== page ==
Effective records management practice is a vital element of management of any health-care service-providing organization. Despite the important role played by records management, there is evidence to suggest that many of the health-care service organizations pay a little attention to standardized management of records.[5]

This study aimed to rationalize MR forms in use at SGPGIMS in conformance with the inter/national guidelines, with the objectives: (1) To compare the health-care (clinical and medical) record forms in use at SGPGIMS hospital, with inter/national guidelines through the appropriate designed tool, i.e.,(structured checklist), (2) To recommend an evidence-based modification, in health-care (clinical and medical) record forms based on analysis of data obtained, to ensure structural and contextual uniformity while updating the same for the prospective in-house users, if required.


  Methodology Top


A descriptive study was carried out at the Sanjay Gandhi Postgraduate Institute of Medical Sciences, Lucknow, from August 2020 to May 2021. With convenience sampling technique and keeping in view the variation among the health-care (clinical and medical) forms of the different departments of SGPGIMS hospital, only the preidentified health-care (clinical and medical) forms were included in the study, which are the core forms to all the departments of SGPGIMS.

Following preidentified health-care (clinical and medical) forms are included in the study:

  • Patient Registration Form
  • Assessment Form
  • Admission and Discharge Form
  • Requisition Form for Consultation
  • Progress Notes and Orders
  • Nurse Record for Indoor Patients
  • Intake Output Chart
  • Vital Chart
  • Informed Consent Form
  • Investigation Chart
  • Medication Chart
  • Prescription Form
  • Leave against medical advice form
  • Medical Cause of Death Certificate Form.


A customized tool kit in form of the structured checklist is prepared in conformance with the following inter/national guidelines undertaken in this study: WHO (guidelines for MR practice), WHO (MR manual), WHO (guidelines for MR and clinical documentation), NCQA (guidelines for MR documentation), JCI 6th edition, NABH 4th and 5th edition (IMS), and Electronic Health Records standards 2013 and 2016.

The structured checklist comprised the following components: Patient Particulars, Clinical Particulars, Signing Authority Particulars (health-care professionals), and General Form Particulars with parameters under each component of the checklist. The preidentified health-care (clinical and medical) record forms were assessed through the structured checklist with scoring criteria as mentioned vide infra:

Data analysis was performed using SPSS version 26.0. SPSS (statistical package for social sciences) is a statistical analysis software that was developed in 1968 by N. H. Nile, D.H. Bent and C. H. Hull.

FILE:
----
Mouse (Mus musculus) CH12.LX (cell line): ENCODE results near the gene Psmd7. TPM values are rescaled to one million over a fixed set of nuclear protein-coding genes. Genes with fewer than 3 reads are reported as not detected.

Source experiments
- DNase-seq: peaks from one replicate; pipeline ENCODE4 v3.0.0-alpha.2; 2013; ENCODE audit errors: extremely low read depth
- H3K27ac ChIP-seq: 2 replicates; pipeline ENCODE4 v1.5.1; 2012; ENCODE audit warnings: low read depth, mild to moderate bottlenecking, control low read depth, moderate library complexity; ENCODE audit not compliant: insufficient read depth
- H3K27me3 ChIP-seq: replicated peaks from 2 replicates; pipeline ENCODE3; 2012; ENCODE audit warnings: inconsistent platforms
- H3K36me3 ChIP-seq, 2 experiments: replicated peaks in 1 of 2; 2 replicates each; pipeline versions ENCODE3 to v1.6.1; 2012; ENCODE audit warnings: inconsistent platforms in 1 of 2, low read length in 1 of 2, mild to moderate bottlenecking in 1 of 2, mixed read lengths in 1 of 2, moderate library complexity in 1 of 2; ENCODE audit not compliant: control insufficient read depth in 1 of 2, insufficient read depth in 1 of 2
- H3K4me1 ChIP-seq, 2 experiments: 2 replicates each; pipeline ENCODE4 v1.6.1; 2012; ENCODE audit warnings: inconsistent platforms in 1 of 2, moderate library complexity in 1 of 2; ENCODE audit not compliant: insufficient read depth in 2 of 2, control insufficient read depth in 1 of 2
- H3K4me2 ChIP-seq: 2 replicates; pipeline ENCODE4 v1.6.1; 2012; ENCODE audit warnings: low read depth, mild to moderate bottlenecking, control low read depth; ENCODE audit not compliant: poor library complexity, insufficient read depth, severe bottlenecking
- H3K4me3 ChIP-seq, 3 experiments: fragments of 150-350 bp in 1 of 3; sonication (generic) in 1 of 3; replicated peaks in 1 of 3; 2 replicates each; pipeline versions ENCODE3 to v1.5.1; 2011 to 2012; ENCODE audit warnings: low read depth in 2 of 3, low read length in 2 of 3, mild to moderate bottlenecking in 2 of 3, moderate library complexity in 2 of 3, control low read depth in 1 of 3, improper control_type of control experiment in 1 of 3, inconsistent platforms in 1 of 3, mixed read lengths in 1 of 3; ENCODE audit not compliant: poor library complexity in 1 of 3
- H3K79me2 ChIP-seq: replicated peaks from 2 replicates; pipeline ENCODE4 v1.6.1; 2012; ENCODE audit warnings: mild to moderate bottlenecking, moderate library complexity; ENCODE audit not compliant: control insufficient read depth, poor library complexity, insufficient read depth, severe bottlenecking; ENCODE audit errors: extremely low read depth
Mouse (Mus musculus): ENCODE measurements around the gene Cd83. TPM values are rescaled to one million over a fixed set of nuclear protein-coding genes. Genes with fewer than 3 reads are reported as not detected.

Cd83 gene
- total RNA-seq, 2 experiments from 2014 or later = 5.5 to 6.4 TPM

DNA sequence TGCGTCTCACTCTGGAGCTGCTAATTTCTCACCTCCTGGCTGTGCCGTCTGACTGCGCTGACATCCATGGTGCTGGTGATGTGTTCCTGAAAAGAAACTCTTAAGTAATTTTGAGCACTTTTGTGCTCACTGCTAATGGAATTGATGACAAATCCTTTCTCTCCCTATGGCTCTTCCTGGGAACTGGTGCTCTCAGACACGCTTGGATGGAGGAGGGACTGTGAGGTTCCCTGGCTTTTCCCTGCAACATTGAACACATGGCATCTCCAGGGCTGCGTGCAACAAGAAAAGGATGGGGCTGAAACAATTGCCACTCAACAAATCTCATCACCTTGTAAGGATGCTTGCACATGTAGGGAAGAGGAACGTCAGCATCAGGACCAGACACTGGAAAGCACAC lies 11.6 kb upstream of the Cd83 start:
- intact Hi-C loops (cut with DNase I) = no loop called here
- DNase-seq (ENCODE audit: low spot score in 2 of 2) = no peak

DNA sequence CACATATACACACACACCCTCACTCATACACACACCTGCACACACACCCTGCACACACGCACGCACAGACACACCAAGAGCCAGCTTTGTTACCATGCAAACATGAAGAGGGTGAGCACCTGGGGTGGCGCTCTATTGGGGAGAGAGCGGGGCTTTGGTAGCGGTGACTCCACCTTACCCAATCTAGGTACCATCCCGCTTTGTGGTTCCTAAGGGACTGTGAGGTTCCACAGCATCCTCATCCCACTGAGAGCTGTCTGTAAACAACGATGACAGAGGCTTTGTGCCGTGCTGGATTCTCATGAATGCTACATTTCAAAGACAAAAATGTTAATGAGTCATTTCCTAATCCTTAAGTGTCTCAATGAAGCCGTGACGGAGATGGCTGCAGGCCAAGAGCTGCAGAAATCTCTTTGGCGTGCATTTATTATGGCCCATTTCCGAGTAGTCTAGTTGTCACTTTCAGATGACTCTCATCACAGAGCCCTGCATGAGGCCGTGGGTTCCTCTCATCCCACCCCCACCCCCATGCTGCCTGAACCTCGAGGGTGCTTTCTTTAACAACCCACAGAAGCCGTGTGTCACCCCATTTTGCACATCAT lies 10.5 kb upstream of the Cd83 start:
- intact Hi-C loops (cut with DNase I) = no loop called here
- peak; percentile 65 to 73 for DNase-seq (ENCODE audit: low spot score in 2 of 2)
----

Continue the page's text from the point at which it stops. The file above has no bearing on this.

Results Top


The parameters under the four components (Patient Particulars, Clinical Particulars, Signing Authority Particulars (health-care professional), and General Form Particulars) of the customized checklist were varied as per the individual MR form, and deficiencies were observed with the in-use MR form.

Based on the gap analysis [Table 1] and additional inputs by key stakeholders, modifications were done in the existing MR forms at SGPGIMS, to rationalize them with inter/national guidelines pertaining to MR forms.
Table 1: Assessment of preidentified medical record forms with the parameters of customized checklist

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The Medical Certificate of Cause of Death Form was found to have the highest compliance percentage of 90.5% with the given set of parameters among the preidentified forms.

While the Medication Chart and Assessment Form have noncompliance rates of 61.1% and 58.1%, respectively, with the given set of parameters. Therefore, major modifications were recommended to these forms.

Rest other medical forms have a noncompliance rate of <50% with the given set of parameters. Moreover, analysis of data revealed that existing forms are not fully rationalized with the given set of parameters of the customized checklist.

Medication chart

It is used in in-patient departments by health-care provider and consists of heads regarding patient identification and medication dosage and schedule [Figure 1]. Gap analysis was carried out through the tool kit [Figure 2], and deficiencies encountered were implemented [Figure 3].
Figure 1: In use Medication Chart

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Figure 2: Gap Analysis of Medication Chart

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Figure 3: Rationalized Medication Chart

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Assessment form

It is the form used to document the information regarding the patient complaint, history of symptoms, review of systems carried out by the physician, admission diagnosis, and plan of care (Huffman, 1994) [Figure 4] Gap analysis was carried out through tool kit [Figure 5], and deficiencies encountered were implemented [Figure 6].
Figure 4: (a) Assessment Form (Part A). (b) Assessment Form (Part B). (c) Assessment Form (Part C)

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Figure 5: Gap Analysis of Assessment Form

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Figure 6: (a) Rationalized Assessment Form (Part A). (b) Rationalized Assessment Form (Part B). (c) Rationalized Assessment Form (Part C)

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  Discussion Top


A standard can be defined as a statement of expectation that defines the structures and processes that must be substantially in place within an organization to enhance the quality of care. In the domain of standardization of MR forms, it was observed that a few studies were conducted in this aspect, and variation was encountered in terms of different research designs, sample size, and content areas, which makes it difficult to present a direct comparison among studies.